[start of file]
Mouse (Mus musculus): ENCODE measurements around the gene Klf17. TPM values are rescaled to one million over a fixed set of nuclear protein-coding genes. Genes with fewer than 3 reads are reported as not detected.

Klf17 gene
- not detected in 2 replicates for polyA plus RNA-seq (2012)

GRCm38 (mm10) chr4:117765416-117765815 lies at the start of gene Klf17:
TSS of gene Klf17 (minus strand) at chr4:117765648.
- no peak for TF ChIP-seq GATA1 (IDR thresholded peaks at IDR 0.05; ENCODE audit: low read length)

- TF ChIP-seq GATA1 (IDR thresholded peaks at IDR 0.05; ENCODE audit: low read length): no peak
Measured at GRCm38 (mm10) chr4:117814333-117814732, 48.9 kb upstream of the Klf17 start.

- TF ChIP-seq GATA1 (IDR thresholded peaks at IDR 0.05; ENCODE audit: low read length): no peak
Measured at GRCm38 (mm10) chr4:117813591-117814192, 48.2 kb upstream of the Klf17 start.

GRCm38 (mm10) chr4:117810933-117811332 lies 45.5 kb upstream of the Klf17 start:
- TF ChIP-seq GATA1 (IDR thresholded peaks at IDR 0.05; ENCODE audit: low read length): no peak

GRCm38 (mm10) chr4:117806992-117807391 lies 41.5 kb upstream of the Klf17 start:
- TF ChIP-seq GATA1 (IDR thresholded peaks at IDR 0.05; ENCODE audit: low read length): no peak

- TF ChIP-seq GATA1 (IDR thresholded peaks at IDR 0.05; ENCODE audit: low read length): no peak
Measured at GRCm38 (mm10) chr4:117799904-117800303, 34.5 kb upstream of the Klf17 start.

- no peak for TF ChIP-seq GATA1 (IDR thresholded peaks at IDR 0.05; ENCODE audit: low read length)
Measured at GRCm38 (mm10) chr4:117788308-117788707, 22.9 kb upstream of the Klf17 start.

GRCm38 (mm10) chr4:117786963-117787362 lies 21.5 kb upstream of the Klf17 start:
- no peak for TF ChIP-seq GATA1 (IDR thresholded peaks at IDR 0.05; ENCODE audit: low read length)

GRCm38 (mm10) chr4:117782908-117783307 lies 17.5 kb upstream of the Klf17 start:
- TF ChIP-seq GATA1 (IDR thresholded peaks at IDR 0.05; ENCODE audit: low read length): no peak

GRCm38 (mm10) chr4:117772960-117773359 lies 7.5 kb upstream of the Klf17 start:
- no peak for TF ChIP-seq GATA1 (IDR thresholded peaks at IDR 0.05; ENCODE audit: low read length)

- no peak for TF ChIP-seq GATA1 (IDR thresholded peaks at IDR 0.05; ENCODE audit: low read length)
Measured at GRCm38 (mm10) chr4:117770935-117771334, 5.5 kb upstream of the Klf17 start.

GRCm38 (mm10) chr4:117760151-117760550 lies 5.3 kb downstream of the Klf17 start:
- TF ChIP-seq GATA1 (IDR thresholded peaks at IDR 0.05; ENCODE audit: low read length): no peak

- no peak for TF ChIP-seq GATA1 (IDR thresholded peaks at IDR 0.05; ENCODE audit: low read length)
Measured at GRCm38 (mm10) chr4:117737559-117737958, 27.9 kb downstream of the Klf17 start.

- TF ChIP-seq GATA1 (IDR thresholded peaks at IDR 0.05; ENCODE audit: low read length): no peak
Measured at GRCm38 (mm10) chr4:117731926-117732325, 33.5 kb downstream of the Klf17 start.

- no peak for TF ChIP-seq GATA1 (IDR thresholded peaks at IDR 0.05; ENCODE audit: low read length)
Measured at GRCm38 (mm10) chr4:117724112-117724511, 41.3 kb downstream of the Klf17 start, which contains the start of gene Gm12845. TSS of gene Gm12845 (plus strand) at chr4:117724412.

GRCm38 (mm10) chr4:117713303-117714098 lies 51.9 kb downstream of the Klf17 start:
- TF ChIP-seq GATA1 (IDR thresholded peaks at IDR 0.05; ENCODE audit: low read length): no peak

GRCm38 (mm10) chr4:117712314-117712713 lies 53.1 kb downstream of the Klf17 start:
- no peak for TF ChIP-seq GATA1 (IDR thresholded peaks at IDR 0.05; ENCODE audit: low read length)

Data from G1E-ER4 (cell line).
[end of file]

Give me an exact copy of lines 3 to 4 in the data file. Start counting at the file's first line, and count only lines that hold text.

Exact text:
- not detected in 2 replicates for polyA plus RNA-seq (2012)

GRCm38 (mm10) chr4:117765416-117765815 lies at the start of gene Klf17: